Payback time? After three straight losses, N.H. looks to end Shrine Game slide

  • Hartford High School's Nick Porter, of Quechee, leads a cheer at the conclusion of morning practice at training camp for the 2019 Shrine Maple Sugar Bowl, at Castleton University, in Castleton, Vt., on Friday Aug. 2, 2019. With him left is Fair Haven's Cam Coloutti, BFA-St. Albans' Mark Howrigan, and at right St. Johnsbury's Renwick Smith and Rice Memorial's Ryan Byrnes. (Rick Russell photograph) Rick Russell photographs

  • Simon Roach, of Hanover, N.H., far left, practices a defensive play at Shrine Maple Sugar Bowl football practice at Castleton University in Castleton, Vt., on Friday Aug. 2, 2019. (Rick Russell photograph) Rick Russell

  • Newport's Gavin Lovely gestures to a teammate during morning practice in preparation 2019 edition of the Shrine Maple Sugar Bowl, set for Saturday at Castleton University, in Castleton, Vt., on Friday Aug. 2, 2019. (Rick Russell photograph)

Valley News Staff Writer
Published: 8/2/2019 9:49:57 PM
Modified: 8/2/2019 9:49:42 PM

CASTLETON, Vt. — Three consecutive losses have New Hampshire looking to break the slide, and Vermont expecting the toughest fight it’s faced in years.

The Twin State squads of recently graduated senior standout football athletes will face off on Saturday afternoon in the 2019 Shrine Maple Sugar Bowl at Castleton University’s Dave Wolk Stadium, with the Green Mountain state looking for its first four-game winning streak in the All-Star showdown’s 66-year history.

Vermont has outscored the Granite State, 93-15, since it broke a 15-year slide in 2016; last year’s contest was the first competitive tilt in years, a 24-13 victory that was powered by strong second-half performances by Vermont quarterback Seth Balch (Windsor) and running back Tyler Hamilton (Hartford).

This year, New Hampshire is looking to Windham High to help end the slide. Bill Raycraft, who coached the Jaguars as its athletic director and football coach for nine seasons, is coaching the Granite State at this week’s training camp at Castleton, bringing with him a slew of Windham assistants. Quarterback Cody Potter, a lanky three-year starter for Windham, has been entrusted to lead the offense.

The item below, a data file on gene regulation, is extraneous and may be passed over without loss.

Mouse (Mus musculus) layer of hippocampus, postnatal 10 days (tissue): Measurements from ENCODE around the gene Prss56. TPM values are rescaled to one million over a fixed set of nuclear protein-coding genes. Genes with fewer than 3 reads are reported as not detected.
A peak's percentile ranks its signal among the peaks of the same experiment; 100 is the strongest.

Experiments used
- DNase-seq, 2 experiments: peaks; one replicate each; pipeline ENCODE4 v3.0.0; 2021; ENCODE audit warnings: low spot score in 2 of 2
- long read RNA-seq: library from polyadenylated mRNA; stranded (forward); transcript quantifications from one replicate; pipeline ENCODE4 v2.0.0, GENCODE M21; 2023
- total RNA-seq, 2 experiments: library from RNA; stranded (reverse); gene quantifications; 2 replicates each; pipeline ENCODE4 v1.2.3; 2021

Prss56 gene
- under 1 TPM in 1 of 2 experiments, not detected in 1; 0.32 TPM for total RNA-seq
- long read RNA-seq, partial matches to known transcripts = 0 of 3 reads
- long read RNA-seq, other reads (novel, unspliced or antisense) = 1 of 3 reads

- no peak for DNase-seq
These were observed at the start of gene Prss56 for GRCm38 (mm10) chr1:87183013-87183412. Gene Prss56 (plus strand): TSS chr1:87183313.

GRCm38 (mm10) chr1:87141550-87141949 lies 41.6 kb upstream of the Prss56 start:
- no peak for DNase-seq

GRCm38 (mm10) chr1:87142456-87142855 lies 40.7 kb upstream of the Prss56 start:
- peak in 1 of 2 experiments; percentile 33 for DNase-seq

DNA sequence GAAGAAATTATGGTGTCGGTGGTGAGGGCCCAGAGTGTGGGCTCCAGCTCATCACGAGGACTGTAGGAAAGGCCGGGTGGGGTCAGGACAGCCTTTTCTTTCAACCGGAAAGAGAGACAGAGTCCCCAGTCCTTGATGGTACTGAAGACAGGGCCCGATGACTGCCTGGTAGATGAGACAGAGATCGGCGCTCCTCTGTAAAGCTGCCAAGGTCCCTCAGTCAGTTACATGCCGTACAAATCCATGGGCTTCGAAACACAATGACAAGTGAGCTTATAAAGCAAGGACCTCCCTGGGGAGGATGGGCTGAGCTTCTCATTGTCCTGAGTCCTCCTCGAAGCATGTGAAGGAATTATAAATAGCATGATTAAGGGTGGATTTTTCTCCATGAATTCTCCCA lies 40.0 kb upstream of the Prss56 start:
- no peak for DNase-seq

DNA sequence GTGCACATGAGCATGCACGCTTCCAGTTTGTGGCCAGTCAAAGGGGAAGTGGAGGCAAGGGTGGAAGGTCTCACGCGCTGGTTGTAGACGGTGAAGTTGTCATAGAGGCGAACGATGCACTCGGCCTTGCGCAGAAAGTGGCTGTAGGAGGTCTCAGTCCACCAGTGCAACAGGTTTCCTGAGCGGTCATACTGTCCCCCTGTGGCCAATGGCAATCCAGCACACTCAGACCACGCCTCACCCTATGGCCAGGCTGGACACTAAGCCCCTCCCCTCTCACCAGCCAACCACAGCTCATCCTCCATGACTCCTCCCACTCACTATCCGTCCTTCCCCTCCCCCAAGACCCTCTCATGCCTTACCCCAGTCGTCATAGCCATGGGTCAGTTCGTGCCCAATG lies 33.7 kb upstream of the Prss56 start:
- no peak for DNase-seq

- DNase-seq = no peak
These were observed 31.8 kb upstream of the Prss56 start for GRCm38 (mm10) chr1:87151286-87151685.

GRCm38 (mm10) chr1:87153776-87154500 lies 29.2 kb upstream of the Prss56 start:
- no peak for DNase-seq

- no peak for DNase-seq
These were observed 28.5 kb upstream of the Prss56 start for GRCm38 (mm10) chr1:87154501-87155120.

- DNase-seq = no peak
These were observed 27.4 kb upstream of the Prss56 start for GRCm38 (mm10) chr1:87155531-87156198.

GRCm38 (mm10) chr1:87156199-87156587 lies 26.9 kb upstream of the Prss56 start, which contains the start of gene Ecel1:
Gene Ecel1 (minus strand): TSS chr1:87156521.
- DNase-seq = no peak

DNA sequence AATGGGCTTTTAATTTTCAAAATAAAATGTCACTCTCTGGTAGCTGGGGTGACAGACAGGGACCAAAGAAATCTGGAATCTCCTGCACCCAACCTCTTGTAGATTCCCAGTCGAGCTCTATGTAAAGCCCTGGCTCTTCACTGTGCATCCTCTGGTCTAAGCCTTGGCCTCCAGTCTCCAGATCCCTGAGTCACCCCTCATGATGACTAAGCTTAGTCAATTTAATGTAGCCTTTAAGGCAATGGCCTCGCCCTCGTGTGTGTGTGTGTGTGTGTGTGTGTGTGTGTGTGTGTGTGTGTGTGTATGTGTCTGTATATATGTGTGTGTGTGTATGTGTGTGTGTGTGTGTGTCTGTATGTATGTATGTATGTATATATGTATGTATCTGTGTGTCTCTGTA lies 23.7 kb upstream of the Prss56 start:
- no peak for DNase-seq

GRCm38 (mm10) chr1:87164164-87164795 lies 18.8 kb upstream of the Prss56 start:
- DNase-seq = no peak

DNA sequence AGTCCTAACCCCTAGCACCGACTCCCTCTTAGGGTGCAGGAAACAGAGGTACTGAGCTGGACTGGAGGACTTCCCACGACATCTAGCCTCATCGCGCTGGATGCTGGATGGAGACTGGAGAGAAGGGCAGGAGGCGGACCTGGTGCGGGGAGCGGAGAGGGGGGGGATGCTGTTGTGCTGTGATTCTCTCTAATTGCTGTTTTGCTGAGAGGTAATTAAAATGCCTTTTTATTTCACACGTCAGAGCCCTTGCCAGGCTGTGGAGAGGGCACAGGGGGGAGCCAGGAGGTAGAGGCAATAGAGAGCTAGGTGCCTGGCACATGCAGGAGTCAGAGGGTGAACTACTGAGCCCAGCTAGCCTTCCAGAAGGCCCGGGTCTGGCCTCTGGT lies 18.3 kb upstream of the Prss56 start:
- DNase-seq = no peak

“The best thing I can say about Cody is that he’s adaptable,” said Raycraft, who stepped down from Windham in March before being named athletic director at Malden (Mass.) Catholic in May. “Early on (in his varsity career), we were a really run-heavy team. As he matured and developed, we came into a more throwing team. … It’s great having him out here. He’s a coach on the field.”

Potter threw for 1,422 passing yards and 21 touchdowns in nine games for the Jaguars in the fall, his last varsity season before he heads to Endicott College to play quarterback at the next level. Nashua North quarterback Mike Loveless will be the No. 2 quarterback when Saturday’s Shrine Game begins.

“We needed (Potter),” Raycraft said. “If you bring in a quarterback from another offense to try to fit them in, you can do it but it’s not quite the same. … There’s that trust there, too. If he comes over and says, ‘Hey, this is there.’ We’ve been there for three years so we know. You’ve got it.”

Potter will have plenty of weapons at his disposal, including Hanover High running back Simon Roach. Raycraft recruited 10 running backs and four receivers onto New Hampshire’s roster and expects to change up personnel throughout the game.

Nashua South’s Nathanael Tejada, who was named one of the Granite State captains by his teammates, will help lead New Hampshire’s defensive unit, which has had trouble stopping Vermont’s shifty running backs in years past.